The gift of life: A mother's loss becomes a future for those in need of organs

RIVERBEND | Cory Davenport
BETHALTO - Tammy Laycock lost her son, Shane Laycock, to suicide on Nov. 11, 2015. He was only 11 years old.

Before his untimely death, Tammy Laycock said her son inquired about the little heart on her ID. She told him it meant she would donate her organs if anything were to ever happen to her. She said his eyes grew wide at that thought and he told her he would like to do that too. She told him he could whenever he had an ID of his own. She said it was his decision to make.

Unfortunately, Shane Laycock did not live long enough to be able to place that little heart on his ID.

Shane Laycock had autism, the symptoms of which caused his short life to be full of turmoil and heartbreak. Tammy Laycock said her son was the victim of bullying as well as a system, which did little to help him deal with his autism and bullying. Because of that, Shane Laycock was constantly trying to run or escape his life.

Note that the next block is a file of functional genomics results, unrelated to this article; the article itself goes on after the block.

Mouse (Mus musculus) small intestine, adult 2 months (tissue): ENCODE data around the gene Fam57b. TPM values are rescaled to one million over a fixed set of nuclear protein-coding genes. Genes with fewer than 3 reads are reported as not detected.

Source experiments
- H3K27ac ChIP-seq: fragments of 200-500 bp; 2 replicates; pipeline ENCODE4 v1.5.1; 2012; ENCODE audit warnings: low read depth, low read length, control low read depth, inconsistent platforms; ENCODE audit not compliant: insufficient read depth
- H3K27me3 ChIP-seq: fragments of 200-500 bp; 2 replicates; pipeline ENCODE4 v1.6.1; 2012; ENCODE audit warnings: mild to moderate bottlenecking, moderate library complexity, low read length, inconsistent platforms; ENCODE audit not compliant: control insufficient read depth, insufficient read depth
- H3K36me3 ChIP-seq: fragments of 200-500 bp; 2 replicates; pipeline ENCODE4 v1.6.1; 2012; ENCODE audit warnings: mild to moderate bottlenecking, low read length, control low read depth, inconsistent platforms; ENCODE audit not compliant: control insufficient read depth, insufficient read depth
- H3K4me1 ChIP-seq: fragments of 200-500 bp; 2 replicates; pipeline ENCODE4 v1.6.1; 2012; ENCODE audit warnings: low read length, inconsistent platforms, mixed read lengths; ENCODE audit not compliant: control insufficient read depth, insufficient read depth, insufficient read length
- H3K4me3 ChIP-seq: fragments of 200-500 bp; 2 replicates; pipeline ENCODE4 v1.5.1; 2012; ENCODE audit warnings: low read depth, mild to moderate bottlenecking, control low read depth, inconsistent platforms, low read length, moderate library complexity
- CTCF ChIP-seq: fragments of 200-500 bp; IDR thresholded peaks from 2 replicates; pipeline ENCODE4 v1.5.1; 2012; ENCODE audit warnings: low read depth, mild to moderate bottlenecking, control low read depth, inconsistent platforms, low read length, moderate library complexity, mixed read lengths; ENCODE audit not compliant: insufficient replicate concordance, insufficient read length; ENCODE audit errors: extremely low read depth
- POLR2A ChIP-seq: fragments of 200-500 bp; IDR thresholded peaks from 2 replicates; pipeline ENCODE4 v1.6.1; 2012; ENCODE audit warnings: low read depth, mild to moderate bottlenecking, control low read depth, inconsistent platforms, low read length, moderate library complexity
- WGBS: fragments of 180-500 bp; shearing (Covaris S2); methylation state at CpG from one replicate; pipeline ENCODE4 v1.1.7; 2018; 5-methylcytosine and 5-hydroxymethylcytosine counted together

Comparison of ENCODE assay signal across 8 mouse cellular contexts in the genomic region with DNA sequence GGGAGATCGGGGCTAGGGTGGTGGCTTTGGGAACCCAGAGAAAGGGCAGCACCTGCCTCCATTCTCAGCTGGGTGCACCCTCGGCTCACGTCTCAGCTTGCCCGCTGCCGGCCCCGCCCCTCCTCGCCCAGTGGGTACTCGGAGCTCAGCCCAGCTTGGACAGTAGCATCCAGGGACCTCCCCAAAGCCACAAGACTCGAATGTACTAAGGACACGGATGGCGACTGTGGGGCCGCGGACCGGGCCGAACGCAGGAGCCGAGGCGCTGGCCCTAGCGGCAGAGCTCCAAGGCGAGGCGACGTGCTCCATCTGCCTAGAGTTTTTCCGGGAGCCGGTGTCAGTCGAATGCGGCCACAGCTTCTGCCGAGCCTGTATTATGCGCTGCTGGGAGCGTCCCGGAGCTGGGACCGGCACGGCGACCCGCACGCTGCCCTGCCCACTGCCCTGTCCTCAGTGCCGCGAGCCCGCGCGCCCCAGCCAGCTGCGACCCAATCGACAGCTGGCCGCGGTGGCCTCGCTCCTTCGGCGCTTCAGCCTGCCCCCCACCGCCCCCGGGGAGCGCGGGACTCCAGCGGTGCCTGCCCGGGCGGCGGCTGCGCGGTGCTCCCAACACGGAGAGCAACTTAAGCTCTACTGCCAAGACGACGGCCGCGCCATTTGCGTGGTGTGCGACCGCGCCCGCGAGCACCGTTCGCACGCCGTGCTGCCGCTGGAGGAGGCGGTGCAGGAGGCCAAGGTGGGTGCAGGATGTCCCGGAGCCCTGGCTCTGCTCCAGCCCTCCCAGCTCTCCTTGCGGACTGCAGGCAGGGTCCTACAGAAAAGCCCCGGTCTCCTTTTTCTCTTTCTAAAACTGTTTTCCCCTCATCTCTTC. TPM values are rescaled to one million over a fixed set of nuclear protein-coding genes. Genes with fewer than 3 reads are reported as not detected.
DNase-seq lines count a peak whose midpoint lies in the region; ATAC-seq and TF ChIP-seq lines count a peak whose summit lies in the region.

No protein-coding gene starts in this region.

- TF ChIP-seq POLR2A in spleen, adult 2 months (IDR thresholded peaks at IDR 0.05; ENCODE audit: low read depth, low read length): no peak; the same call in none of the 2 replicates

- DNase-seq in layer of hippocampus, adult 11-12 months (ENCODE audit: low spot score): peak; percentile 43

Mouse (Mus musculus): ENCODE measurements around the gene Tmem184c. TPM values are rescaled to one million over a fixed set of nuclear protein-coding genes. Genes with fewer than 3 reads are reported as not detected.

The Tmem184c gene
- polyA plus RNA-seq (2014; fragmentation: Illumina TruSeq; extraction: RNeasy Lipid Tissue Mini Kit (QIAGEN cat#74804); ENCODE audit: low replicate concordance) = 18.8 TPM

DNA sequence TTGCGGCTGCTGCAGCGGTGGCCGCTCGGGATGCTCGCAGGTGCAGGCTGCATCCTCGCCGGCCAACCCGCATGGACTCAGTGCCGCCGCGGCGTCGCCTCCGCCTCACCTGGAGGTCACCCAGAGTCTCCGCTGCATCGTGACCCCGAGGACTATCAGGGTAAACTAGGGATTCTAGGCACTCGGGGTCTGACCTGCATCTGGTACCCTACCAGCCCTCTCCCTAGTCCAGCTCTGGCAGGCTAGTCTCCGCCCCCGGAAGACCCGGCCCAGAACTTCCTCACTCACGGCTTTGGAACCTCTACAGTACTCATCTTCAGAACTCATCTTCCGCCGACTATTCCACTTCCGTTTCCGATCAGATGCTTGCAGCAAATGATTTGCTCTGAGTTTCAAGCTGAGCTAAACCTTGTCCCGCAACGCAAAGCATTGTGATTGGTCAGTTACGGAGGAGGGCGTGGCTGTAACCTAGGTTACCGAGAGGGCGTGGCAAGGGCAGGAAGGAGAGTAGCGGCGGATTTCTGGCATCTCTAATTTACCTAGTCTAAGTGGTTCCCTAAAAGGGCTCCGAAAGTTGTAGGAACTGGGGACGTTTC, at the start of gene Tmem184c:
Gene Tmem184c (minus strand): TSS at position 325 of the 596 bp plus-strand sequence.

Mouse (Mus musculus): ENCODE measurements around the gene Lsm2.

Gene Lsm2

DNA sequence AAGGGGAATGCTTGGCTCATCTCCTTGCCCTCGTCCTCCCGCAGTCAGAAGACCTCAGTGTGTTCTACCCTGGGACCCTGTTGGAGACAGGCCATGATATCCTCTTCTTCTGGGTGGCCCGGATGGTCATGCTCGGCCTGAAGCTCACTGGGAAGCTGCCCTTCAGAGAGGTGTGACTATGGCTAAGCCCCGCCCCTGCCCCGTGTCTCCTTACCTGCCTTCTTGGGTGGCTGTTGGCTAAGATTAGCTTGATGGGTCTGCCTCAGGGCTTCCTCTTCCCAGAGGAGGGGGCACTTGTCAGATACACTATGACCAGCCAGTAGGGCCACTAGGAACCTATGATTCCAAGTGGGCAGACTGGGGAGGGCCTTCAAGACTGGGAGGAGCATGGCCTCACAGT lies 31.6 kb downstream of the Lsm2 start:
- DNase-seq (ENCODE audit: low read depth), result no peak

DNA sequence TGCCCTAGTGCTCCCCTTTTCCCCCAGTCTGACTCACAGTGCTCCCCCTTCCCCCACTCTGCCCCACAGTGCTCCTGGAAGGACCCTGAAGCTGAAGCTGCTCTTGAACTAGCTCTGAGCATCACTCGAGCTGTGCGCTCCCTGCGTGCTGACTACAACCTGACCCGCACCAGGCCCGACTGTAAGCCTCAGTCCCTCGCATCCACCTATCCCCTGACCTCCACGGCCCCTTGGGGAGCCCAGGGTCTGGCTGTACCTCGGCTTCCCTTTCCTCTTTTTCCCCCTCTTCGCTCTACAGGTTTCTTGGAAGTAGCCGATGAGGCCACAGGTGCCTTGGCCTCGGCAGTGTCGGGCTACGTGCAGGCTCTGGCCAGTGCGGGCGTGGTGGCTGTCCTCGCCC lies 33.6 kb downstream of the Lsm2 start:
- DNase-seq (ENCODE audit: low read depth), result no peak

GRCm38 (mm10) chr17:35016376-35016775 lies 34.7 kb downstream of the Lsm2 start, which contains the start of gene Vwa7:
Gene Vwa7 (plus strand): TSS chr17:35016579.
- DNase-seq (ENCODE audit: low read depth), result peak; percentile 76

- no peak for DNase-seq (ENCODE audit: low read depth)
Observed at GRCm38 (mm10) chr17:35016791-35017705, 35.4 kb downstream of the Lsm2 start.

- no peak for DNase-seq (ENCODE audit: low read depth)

In one incident in August 2015, Shane Laycock climbed to the top of a very large tree in their neighborhood. The Bethalto Fire Department arrived at the scene to help him from the tree, but Shane Laycock refused to comply. He continued to stay in the tree until the firefighters promised to assemble a stationary bicycle in the garage for him. Shane Laycock loved spending his days' excess energy on that bicycle, and he was ecstatic when the Bethalto firefighters made good on that promise. Continue reading

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